The Secrets of Yohimbine and Weight Loss

The Secrets of Yohimbine and Weight Loss

Yohimbine is an herbal supplement made from the bark of an African evergreen tree called the Pausinystalia johimbe. Originally used in West African traditional to improve sexual performance, today, Yohimbine is sold as a dietary supplement with a variety of uses. It is commonly used to treat medical conditions like erectile dysfunction and to aid in weight loss among bodybuilders. Yohimbine works in the body by blocking alpha-2 adrenergic receptors, which leads to increased fat loss and weight loss.

Yohimbine and Weight Loss

In one study, 20 obese females were split up into two groups. One group of 10 was given a placebo while consuming a 1,000-calorie diet for 3 weeks; the other 10 subjects were given yohimbine along with the same diet regimen. The women taking yohimbine lost significantly more weight than the women taking the placebo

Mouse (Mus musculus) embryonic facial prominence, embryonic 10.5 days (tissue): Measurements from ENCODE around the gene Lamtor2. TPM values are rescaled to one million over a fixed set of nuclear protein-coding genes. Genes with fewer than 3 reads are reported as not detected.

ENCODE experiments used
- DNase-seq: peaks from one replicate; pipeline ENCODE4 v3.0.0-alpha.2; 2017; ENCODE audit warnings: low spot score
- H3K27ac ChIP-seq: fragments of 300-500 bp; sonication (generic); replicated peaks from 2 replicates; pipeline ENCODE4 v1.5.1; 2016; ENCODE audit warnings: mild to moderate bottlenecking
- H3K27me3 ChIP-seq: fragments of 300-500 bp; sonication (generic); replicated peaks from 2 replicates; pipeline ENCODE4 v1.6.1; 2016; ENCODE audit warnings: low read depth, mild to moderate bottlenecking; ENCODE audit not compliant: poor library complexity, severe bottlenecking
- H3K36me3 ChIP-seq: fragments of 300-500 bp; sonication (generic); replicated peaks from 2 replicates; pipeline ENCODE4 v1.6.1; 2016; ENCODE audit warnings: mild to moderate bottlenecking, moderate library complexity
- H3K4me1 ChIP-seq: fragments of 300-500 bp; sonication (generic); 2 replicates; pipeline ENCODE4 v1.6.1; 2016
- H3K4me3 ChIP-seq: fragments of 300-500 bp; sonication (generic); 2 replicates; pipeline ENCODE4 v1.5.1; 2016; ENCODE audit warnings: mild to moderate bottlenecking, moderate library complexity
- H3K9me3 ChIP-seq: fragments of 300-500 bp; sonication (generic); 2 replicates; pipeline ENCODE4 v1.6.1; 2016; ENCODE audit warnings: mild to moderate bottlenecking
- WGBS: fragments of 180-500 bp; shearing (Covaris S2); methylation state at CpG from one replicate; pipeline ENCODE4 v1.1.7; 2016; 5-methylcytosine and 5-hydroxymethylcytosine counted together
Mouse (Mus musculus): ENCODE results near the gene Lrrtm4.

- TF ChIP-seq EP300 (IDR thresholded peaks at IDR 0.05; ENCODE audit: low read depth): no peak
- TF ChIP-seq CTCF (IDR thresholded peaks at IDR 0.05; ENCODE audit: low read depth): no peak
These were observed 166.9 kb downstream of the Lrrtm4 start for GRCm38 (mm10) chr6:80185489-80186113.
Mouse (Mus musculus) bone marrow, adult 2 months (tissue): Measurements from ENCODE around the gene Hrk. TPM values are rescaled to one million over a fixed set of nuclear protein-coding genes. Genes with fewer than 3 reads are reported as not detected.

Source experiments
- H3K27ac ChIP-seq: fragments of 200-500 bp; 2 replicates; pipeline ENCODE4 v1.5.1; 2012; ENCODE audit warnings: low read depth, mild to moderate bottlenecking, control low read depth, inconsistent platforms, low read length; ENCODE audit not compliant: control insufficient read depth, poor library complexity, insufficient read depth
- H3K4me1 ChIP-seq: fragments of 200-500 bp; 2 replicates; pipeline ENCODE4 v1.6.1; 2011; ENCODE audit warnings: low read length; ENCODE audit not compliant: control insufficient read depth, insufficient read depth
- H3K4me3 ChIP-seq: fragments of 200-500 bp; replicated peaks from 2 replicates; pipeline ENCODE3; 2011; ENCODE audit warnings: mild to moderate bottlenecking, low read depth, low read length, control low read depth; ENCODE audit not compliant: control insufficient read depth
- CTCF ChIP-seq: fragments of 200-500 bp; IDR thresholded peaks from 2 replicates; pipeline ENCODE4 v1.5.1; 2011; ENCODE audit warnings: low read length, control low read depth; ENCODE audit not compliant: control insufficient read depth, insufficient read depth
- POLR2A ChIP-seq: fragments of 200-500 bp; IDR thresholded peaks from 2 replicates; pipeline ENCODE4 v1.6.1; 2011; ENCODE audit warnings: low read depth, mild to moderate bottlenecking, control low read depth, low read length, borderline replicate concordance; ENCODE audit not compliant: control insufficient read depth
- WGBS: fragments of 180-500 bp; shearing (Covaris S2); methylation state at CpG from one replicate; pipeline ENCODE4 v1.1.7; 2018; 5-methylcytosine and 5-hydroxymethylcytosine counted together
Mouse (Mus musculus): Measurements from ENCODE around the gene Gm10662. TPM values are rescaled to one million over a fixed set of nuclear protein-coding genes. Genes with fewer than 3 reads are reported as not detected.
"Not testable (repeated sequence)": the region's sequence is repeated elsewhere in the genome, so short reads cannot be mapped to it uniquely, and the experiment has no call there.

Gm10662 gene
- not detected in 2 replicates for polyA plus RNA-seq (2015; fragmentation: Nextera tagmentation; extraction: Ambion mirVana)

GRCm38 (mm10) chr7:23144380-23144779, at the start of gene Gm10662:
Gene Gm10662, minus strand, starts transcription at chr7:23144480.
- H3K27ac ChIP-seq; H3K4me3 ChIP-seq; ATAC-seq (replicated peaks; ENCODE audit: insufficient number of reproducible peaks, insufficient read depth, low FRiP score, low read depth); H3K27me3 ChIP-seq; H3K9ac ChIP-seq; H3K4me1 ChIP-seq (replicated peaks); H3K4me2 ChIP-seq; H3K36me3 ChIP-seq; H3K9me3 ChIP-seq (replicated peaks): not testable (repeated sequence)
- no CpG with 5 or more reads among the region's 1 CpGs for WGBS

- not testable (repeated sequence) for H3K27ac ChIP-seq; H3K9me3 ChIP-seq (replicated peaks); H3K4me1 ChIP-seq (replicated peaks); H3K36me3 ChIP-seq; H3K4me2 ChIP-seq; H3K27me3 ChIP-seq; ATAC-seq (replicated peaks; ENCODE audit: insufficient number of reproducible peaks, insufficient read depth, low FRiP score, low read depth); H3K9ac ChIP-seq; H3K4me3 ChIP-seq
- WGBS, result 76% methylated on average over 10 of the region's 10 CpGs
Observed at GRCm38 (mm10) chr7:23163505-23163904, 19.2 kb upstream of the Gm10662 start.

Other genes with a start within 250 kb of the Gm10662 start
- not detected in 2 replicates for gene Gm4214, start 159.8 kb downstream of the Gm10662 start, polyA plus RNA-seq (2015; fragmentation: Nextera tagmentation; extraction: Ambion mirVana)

The supplement was additionally studied in elite soccer players. It was recorded that the supplement decreased body fat by 1.8% over three weeks. The placebo group did not experience these results.

The effects of yohimbine on weight loss are still being studied, and more research is needed to evaluate the relationship between weight loss and Yohimbine supplements.

The Secrets of Yohimbine and Weight Loss

Should You Take Yohimbine?

People with a history of heart disease, high or low blood pressure, kidney disease, liver disease, and mental health conditions should not take this supplement. Pregnant women and children under the age of 18 should also avoid the use of the supplement.

Please note: Taking Yohimbine supplements comes with some potential dangers, including inaccurate product labeling and adverse effects. It is advised that you consult a physician or medical expert before taking Yohimbine supplements.

Sources:

  1. “Does yohimbine act as a slimming drug?” https://www.ncbi.nlm.nih.gov/pubmed/1955308
  1. Yohimbine: the effects on body composition and exercise performance in soccer players.” https://www.ncbi.nlm.nih.gov/pubmed/17214405